When did you meet Joan?
TP: I've known Kenny for years. When I was growing up in Staten Island, I was working with a friend of mine, who was signed to the management firm, Leber/Krebs. They were a company that Kenny was affiliated with, he was sharing office space with them. This was over 15 years ago, even before Kenny met Joan. I've know Kenny for a long time and once he discovered Joan, he was helping her put a band together. I guess this was in the late 70's when they were first getting the Blackhearts together. I went down and played with Joan at the time, I had just joined Mink DeVille and I decided to do that instead. I kept in touch with Kenny and years later, they were at a point where they needed a drummer so I started doing some recording with them. One thing lead to another and I joined the band.
What made you decide to become a member of The Blackhearts?
TP: I was never really in a band after I left Mink DeVille, I just did a lot of recording with different bands. I was tired of jumping from group to group and not really being in a band. The Blackhearts were more of a group situation. I wanted the feeling of being in a group, instead of just backing someone up. Being in a real band was more attractive to me. I joined The Blackhearts and the first album I recorded with them was the Light Of Day soundtrack.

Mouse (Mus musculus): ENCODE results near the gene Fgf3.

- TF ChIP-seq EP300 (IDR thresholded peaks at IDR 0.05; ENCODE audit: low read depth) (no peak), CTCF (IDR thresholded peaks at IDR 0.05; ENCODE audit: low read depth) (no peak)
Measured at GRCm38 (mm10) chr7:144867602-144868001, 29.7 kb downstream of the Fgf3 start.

You joined The Blackhearts for a while, then left. What caused your departure and return to the group?
TP: I left about a year and a half ago to pursue my own career. I put an album out on the same label as Joan with Kasim Sulton. It was called Price/Sulton. I put the band together, and was writing the songs and fronting the band. I sang lead vocals. It was something that I had to get out of my system. At the time I didn't think I had the time to do both the Blackhearts and my band. I wanted to dedicate more time to my project. About a year ago I rejoined The Blackhearts. While they were recording The Hit List, which I was part of though I wasn't playing full time with the band, I decided it was time to rejoin. I told Joan, I felt it was time for me to come back full time and she agreed.
What makes being a member of The Blackhearts desirable for you?
TP: With The Blackhearts, there are four people putting as much energy into the band as I did with my band. I learned over the years of playing with The Blackhearts that there are four people contributing to the band and that you can sort of lean on each other as opposed to having to do everything yourself.
How would you describe your status in the band?
TP: I think we basically have an equal input. I'm feeling more like an equal member now that I went off and did my solo album. I definitely feel more a part of the band now then I did before.
Are you close to the other band members?
TP: Absolutely. As I said before, I feel a little better this time around. We've all gotten our aggressions out of our systems, including all the things you do when you're young and think you're a rock and roll star. I hang out with our new bass player Phil Feit. He's a friend of mine. After Kasim left, we needed a bass player, and I've been doing work with Phil on and off for the last couple of years, so I brought him into the band just recently, I did the same with Kasim a few years ago.
What's it like to play in a band like Joan Jett and the Blackhearts?
TP: It's great! I feel like I'm in The Who. It's that kind of feeling and that kind of music. I guess I feel like Keith Moon did in The Who.